Electrical workers must comply with safety regulations that require a voltage verification test before servicing electrical equipment. NFPA 70E, the Standard for Electrical Safety in the Workplace, addresses best practices for protecting employees from electrical hazards through the use of safety programs, hazard and risk identification, training, and procedures.
One of the best ways to protect workers is to isolate the electrical supply, follow lockout and tagout procedures, and verify the equipment is de-energized before any electrical work is performed. Until now, this process has been complex and time-consuming, fraught with possibilities for human error and potential exposure to hazards.
The verification step often puts electrical workers at risk for exposure to electrical hazards while testing a handheld tester on a known voltage source, testing for absence of voltage phase-to-phase and phase-to-ground inside the equipment, and re-testing the tester to ensure it is still functioning properly.
Until these steps have been completed, it is best to assume the equipment may be energized and take all necessary precautions including use of adequate personal protective equipment.
In the 2018 edition of NFPA 70E, a new exception was included in Article 120.5(7) that offers an alternative to the traditional hand-held testers method used to verify the absence of voltage: the option to use a permanently mounted device.
The permanently mounted test device can be used to test the conductors and circuit parts at the point of work before the equipment is accessed preventing exposure to electrical hazards. These permanently mounted devices must be installed at the point of work in accordance with manufacturer’s instructions, listed and labeled for the purpose of verifying the absence of voltage, and satisfy additional requirements outlined in the standard.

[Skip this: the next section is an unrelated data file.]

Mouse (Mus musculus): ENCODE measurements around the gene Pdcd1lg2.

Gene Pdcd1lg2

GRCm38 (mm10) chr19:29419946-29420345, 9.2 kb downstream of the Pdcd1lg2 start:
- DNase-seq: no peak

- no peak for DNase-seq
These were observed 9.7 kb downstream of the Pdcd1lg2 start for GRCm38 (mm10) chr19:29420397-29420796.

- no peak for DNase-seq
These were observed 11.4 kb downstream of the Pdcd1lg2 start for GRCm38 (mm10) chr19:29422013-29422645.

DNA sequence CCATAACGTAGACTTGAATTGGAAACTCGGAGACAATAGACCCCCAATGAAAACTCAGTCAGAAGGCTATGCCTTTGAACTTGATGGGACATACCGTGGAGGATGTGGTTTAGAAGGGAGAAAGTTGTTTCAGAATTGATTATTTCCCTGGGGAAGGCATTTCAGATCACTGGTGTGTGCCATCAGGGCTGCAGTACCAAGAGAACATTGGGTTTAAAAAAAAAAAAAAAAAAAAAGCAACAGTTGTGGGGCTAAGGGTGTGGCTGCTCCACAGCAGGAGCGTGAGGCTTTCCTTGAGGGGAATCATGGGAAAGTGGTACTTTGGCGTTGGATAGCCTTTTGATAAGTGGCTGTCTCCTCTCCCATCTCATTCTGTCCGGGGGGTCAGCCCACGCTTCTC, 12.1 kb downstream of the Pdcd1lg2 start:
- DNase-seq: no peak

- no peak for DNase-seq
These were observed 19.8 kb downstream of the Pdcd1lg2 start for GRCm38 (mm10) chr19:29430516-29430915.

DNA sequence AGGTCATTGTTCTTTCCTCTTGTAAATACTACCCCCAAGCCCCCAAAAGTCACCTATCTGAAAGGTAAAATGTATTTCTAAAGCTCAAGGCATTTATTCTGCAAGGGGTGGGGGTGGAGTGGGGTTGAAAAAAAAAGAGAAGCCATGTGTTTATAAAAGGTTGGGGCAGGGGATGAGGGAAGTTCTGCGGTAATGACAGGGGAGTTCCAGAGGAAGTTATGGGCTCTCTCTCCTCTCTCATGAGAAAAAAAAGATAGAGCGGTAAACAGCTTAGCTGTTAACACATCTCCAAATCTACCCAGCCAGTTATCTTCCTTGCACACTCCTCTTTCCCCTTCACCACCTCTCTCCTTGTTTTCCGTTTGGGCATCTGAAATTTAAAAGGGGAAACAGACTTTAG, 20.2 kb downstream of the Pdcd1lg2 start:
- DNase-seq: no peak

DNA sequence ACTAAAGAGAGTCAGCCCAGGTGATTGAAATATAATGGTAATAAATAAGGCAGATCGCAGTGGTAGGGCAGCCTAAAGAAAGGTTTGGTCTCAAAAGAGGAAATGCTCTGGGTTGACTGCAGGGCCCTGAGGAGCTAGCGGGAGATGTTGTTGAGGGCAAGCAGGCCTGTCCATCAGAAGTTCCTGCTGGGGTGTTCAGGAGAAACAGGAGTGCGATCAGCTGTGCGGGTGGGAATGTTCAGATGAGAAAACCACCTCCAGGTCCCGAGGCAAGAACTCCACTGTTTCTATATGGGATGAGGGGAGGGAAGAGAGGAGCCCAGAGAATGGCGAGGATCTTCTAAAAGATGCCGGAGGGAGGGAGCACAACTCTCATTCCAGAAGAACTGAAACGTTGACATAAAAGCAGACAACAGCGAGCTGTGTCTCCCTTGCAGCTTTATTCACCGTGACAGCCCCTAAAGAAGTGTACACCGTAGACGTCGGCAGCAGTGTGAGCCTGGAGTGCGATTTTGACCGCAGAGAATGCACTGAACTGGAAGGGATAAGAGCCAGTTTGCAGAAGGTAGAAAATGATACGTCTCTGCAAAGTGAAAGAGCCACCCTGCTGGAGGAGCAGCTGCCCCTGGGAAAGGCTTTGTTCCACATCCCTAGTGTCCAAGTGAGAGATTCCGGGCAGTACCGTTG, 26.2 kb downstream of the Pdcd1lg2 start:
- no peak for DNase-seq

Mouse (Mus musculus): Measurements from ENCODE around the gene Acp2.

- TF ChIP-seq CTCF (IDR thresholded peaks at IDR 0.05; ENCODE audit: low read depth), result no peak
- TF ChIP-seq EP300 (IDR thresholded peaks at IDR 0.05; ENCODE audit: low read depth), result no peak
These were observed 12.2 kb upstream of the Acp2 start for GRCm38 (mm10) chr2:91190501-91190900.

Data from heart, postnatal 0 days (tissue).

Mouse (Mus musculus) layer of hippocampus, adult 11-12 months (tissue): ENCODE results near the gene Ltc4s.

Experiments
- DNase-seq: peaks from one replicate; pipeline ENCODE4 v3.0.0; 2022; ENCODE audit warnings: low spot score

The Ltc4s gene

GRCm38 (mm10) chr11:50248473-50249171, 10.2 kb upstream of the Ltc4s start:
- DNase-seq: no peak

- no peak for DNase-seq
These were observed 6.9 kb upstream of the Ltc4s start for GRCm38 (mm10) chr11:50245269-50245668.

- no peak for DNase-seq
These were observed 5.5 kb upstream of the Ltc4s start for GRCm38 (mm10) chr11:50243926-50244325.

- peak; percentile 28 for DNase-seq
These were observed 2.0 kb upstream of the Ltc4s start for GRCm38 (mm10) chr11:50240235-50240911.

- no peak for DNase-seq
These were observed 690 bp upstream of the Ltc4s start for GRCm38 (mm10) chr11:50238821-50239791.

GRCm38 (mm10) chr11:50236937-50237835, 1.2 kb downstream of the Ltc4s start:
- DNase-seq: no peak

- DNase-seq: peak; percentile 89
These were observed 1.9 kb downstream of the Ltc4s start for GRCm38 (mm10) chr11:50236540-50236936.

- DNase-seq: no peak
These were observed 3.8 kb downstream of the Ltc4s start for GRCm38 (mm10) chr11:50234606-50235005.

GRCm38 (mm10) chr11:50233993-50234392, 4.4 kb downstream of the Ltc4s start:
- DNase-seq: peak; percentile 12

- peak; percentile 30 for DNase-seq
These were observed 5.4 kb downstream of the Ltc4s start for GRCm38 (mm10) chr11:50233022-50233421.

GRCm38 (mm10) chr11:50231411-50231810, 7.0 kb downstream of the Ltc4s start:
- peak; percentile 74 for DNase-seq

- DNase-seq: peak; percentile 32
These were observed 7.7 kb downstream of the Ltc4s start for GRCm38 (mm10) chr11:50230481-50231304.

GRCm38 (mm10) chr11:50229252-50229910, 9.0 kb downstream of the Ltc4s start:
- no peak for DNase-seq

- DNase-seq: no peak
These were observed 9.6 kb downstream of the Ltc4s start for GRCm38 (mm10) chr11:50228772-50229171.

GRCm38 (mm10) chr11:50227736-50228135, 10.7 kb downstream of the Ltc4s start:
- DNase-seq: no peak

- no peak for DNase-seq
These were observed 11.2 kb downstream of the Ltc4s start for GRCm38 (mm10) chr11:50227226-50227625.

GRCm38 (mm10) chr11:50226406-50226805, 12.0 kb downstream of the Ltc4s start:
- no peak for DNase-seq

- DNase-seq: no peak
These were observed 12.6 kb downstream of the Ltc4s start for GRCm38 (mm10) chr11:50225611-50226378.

The permanently mounted test device is different from the test portal interface that is sometimes used with a handheld voltage tester. Although the test portals reduce exposure when verifying the absence of voltage, this process– working with hand tools via a portal – does not meet the requirements of the new Exception 1 in 120.5(7) because:
- It is not listed for the purpose of verifying the absence of voltage
- There is no way to confirm that the probes of the tester are actually in direct contact with the electrical conductors inside the enclosure at the time of the test
- They bring hazardous voltage to the door
An example of a permanently mounted device that does meet the requirements of NPFA 70E is the absence of voltage tester (AVT).
The VeriSafe Absence of Voltage Tester from Panduit is specifically designed to verify the absence of voltage and fully complies with the new NFPA 70E standard. This ultimately simplifies the testing process and reduces risk for the qualified worker performing electrical work.
Automating this process with the VeriSafe AVT:
- Reduces testing procedure time and complexity
- Reduces the risk of exposure to electrical hazards
- Supports compliance in the lockout/tagout process described in NFPA 70E
A facility’s electrical infrastructure is a top priority. With more than 60 years of infrastructure expertise, Panduit is committed to developing innovative solutions to help companies achieve their operational goals, reduce risk, and increase electrical safety.
Learn more about the VeriSafe - Absence of Voltage Tester here: www.panduit.com/verisafe